— " Phaot-n " states that a full sister to Mozel, the cioss-C'iuntry horse which ran third in tho Auckland Autumn Steeplechase, does duty occasionally behind one of the bullock teams in the neighbourhood of Te Aute, Hawked Bay. Ahor.se known a1;a 1 ; Frantic, who won a number of steeplechases at Rand wick. New South Wales, was similarly used by an oxen-conductor for some time before beiug brought out and raced. — "Telinga" writes: Carbine claimed three winneri at the A.J.C. meeting. Nona of his winners were first-class, but his yearlings .seen at tho salo were a distinct improvement on his eaily gets, and I am much more hopeful about his prospects in England than I was a little time back. All the same, Trenton is the sire I regret, as far as Australia is concerned. He was undoubtedly the champion sire of the clnnies. — At a recent meeting of the Cromwell Club's Committee a lettei was. read from the secretary of the Vincent Club suggesting an alteration of dates of the Cromwell annual meeting so that the meetings should not rladi with one another. The secretary stated fchat he had privately replied that he did not think there was the slightest chance of this club altering its date, and since then the Vincent Club had fixed the date of its meeting. — Says an English writer: "I do not ever remember seeing a horse look more all over a winner from start to finish of a race than Manifesto did in the National. Ila was beautifully handled by T. Kavauagh. I said to him after the race, ' I am sure you are a proud man this minute,' to which he replied, 'Why wouldn't I be, sir? I've been trying to do this for the last 10 years, and ought to have done it three years ago on Lady Ellen 11, but I didn'tknow the mare.' " — The Victorian pony Pickles must be a real wonder. At Caulfield this month he carried top weight, 9.3. in the Brighton Handicap, and won by six lengths ! There were a dozin behind him. His time tor the five furlongs was lmin 'IJsec. The Sportsman says that a certain punter won a couple of thousand over the transaction. A Victorian Club man competent to judge asserts that this same backer has taken something like £10,000 out of the ring during the pasb 12 months.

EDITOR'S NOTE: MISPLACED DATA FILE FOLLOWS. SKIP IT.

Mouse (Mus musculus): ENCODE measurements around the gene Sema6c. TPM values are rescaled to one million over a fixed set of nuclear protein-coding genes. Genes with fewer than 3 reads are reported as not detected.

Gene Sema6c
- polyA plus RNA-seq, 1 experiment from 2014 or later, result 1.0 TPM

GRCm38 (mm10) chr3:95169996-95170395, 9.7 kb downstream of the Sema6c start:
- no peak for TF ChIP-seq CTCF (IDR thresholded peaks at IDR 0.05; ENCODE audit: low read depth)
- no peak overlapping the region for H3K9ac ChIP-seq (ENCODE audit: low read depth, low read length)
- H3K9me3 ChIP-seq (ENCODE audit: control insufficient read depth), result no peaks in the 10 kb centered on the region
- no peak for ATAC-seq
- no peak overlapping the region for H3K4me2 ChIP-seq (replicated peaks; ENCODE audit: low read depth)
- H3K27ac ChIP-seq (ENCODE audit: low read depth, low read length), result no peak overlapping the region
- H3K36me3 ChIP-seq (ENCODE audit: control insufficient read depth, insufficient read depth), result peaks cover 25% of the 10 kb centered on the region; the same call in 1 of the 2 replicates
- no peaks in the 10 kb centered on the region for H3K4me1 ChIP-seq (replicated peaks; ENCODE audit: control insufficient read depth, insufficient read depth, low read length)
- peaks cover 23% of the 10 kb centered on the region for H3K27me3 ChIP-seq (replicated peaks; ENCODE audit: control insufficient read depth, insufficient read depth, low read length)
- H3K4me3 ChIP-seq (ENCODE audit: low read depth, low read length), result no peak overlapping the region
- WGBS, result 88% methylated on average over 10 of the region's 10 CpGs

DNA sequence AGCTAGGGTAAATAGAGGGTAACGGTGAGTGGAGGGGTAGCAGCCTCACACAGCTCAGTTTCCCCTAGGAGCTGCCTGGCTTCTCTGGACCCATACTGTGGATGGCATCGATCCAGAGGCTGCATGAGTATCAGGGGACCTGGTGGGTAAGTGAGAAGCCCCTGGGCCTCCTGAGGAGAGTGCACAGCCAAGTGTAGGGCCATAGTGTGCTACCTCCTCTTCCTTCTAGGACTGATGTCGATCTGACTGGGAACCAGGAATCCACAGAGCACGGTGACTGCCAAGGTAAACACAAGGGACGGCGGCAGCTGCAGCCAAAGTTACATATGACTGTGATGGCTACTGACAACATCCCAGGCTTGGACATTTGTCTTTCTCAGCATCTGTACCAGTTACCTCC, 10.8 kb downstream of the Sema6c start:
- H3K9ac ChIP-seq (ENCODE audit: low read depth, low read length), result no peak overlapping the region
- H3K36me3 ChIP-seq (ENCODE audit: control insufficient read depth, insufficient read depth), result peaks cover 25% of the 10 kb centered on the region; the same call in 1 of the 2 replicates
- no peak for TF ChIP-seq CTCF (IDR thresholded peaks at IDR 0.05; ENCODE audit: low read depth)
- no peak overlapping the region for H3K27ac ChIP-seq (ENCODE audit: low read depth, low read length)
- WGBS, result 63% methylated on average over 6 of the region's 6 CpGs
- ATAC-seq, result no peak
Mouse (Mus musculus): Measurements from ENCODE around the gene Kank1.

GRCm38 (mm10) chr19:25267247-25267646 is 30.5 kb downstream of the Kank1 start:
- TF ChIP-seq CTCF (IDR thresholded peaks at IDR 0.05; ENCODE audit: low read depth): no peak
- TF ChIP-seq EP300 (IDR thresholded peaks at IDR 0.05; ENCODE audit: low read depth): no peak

— Mr S. G-. Cook has experienced mora than his share of ill-luck in his last couple of visits to Sydney. The accident that occurred to The Merry Boy at Albury has prevented the son of Trenton from racing since the beginning of the year ; and at the late Autumn meeting The Officer struck himself while taking part in the St. Leger, and injured himself so badly that he had to be scratched for all engagements, and similar action had to be taken with The Hypnotist, who went wrong af cer runaing in the Easier Stakes. — Neckeisgat's firiat yearling.--, submitted to the hammer at Morphettville in ISS4, proved remarkably successful, establishing the worth of Neckersgatasa sire. They included Newstead, the winner of the Maribyrnong Plate ; Sedition, the winner of the Newmarket Handicap ; and Dunlop, who subsequently scored in the Melbourne Cup. Newstead, who was from Ada, was knocked down to Mr J J. Grant for 70ga ; Sadition fell to the bid of Mr Matthew Bryant, of the Cur-ran Currati estate, for 50gs ; while Mr J. Barker gut Dunlop for 38g«. — Bulletin says that Hopscotch, for all the talk about his in-and-out running, has been a consistont performer as horses go iu_ Australia. Up to March last (and everybody can remember what he has done within the present month) the big chestnut had started 30 times and put 11 wins to his credit. He was placed iv four other races and unplaced iv the remaining 15. But the 15 bad failures included ceveral events in which Hopscotch was running beyond his distance. In races of not mora than nine furlongs he has more wins than losses to his account.